Ink Kitchens And Color Libraries
Every print shop has a place to store ink buckets, but for those printers who are mixing PMS colors or their own custom colors, a dedicated color-mixing area should be created. In fact, the color-mixing area should be a dedicated section of an ink room. Here is Kieth Stevens, our Western Regional Sales Manager with more insight on this topic:
“Common things I see even with some of the most professional shops I work with are their prepared ink libraries. For the most efficiency, shelves should be covered with pint or quart containers of finished Pantone® or custom colors, rather than gallons or pails.
Let me explain: The way I would have my ink kitchen organized is to mix everything in pints and quarts and very rarely in gallon containers. Extremely rare would be a pail (5 gallon container) of any particular color. I would also try and keep away from custom colors as much as possible.
When mixing a color for a sample print, only mix a pint (500 grams), attach a label from the mixing software that includes the color formula and the Pantone® value and when finished, put the container on the shelf for later use. A tip here: Store the containers by Pantone® number so it can easily be found later. Slowly, a color library develops and soon, a sample print and/or a production run can be set up without ever having to mix a color.
Once a production run is planned out, use the color mixing formulator/calculator software (such as International Coatings’ Ultramix® color formulation tool) to calculate how much ink will be needed to finish the whole production. (See our blog from May 26th 2010 regarding Color Matching Software for more detailed info).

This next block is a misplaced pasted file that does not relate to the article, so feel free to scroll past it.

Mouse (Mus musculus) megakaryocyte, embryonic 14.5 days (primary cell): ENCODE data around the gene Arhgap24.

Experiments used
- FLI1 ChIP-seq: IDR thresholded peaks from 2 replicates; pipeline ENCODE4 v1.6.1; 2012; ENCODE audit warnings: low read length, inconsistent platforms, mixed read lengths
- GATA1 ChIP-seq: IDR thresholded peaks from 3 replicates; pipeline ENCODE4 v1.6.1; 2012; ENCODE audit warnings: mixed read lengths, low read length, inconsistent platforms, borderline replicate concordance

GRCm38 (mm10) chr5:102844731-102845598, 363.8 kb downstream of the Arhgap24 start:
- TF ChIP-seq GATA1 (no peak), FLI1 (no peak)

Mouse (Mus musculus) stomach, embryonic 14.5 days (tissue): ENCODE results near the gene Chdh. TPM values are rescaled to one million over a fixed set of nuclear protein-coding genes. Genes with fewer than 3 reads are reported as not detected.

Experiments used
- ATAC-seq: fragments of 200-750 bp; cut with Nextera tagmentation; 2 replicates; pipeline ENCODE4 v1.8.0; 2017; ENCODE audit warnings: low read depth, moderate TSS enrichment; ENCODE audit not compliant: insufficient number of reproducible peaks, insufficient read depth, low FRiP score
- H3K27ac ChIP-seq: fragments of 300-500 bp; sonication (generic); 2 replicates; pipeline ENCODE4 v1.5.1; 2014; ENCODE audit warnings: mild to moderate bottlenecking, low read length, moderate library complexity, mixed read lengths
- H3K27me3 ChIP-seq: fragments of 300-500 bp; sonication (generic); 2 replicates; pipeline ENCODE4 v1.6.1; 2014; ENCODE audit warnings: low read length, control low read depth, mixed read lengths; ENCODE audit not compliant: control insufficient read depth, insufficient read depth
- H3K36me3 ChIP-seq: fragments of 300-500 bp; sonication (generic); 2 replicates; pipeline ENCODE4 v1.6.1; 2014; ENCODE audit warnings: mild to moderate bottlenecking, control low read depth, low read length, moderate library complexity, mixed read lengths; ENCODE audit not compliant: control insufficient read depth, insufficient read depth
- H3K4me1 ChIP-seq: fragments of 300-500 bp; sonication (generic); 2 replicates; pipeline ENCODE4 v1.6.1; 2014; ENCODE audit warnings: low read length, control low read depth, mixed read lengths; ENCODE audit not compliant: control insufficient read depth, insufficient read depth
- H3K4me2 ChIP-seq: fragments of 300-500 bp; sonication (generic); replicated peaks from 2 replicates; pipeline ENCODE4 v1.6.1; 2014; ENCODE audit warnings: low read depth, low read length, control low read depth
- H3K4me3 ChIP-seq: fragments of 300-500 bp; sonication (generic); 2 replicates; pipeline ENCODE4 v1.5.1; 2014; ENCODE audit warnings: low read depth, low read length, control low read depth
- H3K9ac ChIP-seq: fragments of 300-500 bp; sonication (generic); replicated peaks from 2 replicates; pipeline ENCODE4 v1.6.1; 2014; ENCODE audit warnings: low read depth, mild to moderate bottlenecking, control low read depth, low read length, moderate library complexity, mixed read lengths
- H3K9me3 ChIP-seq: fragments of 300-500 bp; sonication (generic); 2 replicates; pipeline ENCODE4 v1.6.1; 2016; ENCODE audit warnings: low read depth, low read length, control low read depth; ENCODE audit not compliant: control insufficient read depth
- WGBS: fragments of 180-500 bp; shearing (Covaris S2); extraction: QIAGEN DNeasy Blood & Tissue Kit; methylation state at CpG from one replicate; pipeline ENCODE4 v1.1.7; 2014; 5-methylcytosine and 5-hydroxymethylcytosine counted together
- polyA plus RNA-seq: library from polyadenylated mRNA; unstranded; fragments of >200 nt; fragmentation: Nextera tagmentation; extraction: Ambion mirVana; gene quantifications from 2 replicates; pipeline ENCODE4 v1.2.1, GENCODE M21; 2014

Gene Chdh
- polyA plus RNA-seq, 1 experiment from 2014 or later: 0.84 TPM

When calculated properly, little or no further amount of ink may be needed to finish the job. Sounds good doesn’t it?
One last housekeeping tip: Be sure to dispose of waste ink properly. In fact, if left-over ink is properly sorted, some of it can be re-worked and re-used. For example, in one container, collect ink that contains little or no white pigments, while in another container collect ink that has white pigments. Black pigment can be added to the first container to create a black ink. Similarly, the second container may be mixed into a pastel color and be re-used.
I have included some photos of some pretty impressive “library shelves” as examples. Remember to keep your ink kitchen clean and orderly. Get to know the many additives that are available! (See our previous post on Special Effects Inks for a list of some additives that are available). Ask your ink manufacturers’ rep if you have any questions about color mixing systems and get to know the mixing software.
You may be surprised at the many things you can learn by going over our website (www.iccink.com). One last thing: Out of respect for each other, when the “chef” gives out a container of ink, it should be clean and when the user is finished, it should returned clean (just a pet peeve of mine).”
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